A hydraulic system to supply fluid to the cylinder must include a pressurized source of fluid such as a pump and means driving the pump; a reservoir from which fluid is drawn by the pump and to which it is returned from cylinder unit 24; and a fluid control valve for connecting the pump outlet selectively to one of the lines 57, 58 and connecting the other line to a fluid return line to the reservoir, or cutting off both pump and return line from the unit 34 to hold the mechanism at any given position; and usually a pressure control or relief valve in the pressured line from the pump. Various suitable hydraulic circuits or systems are known to the art and need no further description.
Conveniently, however, the pump, reservoir and control valve are located on the vehicle proper, with flexible hoses for lines 57, 58 running beneath the platform supported with suitable slack for the vertical excursions of the carriage. Where a separate electric motor driven pump is used for each such mechanism S the corresponding control valve may be linked with a power switch for the motor. In any event each mechanism advantageously is at least independently controlled by a separate valve to allow independent movement of the slide members 31 and thereby allow greater flexibility of operation. Such valve means, along with valves or switches for the motors 25 and elevator mechanism L may be conveniently located on the side of the vehicle at 60.
It will be noted that the elements of each mechanism S are compactly arranged immediately below the platform surface of the carriage in such manner that no fixed lateral projections beyond the platform are required to obtain the extended linear movement developed by the mechanism; and also that a minimum height of the platform at lowermost carriage position is attained without interference in relation to the Wheels W on the vehicle frame F.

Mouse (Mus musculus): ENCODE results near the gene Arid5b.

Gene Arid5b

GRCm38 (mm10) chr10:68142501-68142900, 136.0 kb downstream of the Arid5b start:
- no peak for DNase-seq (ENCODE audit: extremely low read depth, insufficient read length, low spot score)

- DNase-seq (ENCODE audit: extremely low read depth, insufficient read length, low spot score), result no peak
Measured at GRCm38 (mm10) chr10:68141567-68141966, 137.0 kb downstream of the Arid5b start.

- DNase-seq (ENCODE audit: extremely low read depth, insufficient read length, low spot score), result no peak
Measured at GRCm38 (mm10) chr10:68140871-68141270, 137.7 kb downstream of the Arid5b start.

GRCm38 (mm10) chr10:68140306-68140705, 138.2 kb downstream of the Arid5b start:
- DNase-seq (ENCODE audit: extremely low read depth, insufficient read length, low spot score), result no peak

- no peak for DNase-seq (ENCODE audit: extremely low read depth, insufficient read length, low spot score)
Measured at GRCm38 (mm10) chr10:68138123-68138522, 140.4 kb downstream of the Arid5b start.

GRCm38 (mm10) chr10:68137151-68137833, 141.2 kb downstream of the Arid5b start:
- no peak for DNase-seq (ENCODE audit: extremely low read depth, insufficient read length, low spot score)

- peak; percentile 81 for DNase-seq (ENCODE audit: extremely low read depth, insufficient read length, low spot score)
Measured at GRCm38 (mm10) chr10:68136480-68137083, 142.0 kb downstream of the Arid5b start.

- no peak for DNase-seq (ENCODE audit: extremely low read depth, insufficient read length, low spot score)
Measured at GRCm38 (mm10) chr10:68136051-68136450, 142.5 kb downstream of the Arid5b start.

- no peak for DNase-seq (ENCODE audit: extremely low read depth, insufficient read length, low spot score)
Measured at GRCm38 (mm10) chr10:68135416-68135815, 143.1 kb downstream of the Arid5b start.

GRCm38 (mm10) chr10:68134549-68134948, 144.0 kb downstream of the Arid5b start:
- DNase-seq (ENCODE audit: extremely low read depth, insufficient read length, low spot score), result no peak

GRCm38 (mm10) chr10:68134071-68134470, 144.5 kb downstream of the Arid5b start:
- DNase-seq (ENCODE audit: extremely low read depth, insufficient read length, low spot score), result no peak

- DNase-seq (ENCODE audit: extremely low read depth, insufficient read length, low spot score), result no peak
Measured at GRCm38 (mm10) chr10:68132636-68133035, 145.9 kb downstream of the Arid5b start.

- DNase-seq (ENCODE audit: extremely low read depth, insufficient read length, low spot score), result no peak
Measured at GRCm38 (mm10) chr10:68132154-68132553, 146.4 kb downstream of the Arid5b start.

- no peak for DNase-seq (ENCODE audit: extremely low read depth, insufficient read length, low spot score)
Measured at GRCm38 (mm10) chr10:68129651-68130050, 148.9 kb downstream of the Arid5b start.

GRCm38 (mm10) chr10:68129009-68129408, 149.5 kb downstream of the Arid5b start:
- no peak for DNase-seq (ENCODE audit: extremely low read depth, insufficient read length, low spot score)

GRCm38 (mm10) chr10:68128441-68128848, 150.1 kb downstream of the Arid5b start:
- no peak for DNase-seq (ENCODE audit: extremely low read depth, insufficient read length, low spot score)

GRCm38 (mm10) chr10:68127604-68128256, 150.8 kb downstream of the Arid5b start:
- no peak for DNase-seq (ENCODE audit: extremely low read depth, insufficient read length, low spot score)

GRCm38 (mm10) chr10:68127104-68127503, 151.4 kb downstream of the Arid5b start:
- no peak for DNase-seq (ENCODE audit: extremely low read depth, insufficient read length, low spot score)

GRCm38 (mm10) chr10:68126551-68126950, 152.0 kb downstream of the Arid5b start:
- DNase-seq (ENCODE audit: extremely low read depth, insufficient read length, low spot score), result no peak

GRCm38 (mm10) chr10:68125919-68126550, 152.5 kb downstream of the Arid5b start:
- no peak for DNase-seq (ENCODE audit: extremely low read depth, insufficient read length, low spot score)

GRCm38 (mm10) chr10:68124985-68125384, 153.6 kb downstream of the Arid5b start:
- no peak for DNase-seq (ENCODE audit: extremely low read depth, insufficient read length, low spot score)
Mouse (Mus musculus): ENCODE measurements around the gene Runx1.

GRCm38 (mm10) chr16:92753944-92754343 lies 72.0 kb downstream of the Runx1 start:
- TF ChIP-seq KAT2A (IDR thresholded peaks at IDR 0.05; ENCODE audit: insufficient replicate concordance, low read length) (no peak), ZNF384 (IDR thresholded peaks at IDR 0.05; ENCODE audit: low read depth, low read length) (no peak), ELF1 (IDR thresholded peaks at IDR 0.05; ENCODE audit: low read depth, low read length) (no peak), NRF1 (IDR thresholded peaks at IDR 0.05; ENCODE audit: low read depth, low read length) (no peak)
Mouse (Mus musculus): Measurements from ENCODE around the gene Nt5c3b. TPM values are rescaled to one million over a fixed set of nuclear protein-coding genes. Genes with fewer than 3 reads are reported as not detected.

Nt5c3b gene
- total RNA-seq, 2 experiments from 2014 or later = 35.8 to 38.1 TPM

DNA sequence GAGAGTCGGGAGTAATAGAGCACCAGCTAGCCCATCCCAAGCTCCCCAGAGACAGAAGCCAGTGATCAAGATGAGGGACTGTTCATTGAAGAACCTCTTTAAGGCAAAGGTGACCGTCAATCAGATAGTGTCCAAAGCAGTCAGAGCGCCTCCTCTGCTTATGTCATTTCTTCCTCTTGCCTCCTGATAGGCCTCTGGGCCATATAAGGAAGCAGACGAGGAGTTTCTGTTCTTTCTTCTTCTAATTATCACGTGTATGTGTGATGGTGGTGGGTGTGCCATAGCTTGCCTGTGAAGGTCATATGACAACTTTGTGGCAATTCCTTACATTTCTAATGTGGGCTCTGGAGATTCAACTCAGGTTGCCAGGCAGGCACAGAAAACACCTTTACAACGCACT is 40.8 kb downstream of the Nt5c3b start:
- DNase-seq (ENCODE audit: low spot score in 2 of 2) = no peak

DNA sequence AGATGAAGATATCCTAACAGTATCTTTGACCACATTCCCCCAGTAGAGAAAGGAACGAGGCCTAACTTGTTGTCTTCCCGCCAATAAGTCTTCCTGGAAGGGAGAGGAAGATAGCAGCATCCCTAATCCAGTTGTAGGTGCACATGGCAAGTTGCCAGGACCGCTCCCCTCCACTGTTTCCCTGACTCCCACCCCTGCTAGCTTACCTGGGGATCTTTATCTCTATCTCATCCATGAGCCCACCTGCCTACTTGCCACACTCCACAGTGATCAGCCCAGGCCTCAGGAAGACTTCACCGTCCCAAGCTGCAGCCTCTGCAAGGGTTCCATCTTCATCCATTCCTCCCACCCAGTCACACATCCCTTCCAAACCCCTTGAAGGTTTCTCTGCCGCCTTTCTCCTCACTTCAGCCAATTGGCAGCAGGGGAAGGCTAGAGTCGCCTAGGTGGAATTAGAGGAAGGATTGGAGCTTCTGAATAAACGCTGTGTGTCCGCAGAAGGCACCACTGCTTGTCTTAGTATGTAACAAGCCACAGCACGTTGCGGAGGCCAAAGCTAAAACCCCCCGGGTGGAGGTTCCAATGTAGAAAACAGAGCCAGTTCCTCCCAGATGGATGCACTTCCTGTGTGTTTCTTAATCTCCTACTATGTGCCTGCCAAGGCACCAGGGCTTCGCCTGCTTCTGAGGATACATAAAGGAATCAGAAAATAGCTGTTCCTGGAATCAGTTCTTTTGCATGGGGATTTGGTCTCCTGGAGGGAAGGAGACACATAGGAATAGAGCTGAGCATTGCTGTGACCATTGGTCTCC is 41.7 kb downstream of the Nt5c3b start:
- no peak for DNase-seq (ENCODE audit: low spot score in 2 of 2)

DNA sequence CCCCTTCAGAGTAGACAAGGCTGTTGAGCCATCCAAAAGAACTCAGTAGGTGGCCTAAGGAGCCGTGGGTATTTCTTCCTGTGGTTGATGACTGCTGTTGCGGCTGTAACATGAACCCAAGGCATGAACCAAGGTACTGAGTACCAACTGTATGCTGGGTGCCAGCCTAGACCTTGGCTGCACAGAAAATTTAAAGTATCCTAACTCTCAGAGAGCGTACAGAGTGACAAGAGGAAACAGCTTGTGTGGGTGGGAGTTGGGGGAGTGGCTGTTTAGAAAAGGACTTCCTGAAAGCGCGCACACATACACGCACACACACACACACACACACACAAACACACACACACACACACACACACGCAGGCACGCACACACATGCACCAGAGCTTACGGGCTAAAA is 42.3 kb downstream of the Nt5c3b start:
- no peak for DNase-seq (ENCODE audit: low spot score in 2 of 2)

In Figs. 6 and 7, similar to Fig. 5 of the structure already described, the essential elements and relations of two modifications of the rack-and-pinion mechanism respectively appear, corresponding parts bearing corresponding reference numerals with letter subscripts however where specifically changed. Generally the arrangement of the member 31 and its slideway, and of the hydraulic piston and cylinder unit is the same in these modifications as in Figs. 1-5. However, there is used, in place of the simple pinion 33, a compound pinion element with an integral pair of gear formations or sets of teeth having pitch diameters say in two to one ratio.
In Fig. 6 the larger gear formation is meshed with movable rack 31c and the smaller with fixed rack 32a. Spacer bar 45a is rabbetted to clear the large gear formation, the under face of which bears on the fixed rack 32a and plate 39 to support the pinion element as a whole. The compound element 33a may be inverted in position, with the other structural elements supporting the fixed rack being modified in shape as required. With this arrangement, a three to one multiplication of the piston movement is attained in slide 31. The effective fixed rack length, as in the first case, is at least the length of the used piston stroke, but the movable rack formation 310 is at least twice as long in view of the fact that the peripheral motion of the pinion at the larger pitch circle is twice that of the smaller. Accordingly the racks and pinion are relatively positioned so that with the slide at neutral position, the pinion teeth mesh at the middles of the effective lengths of the respective racks.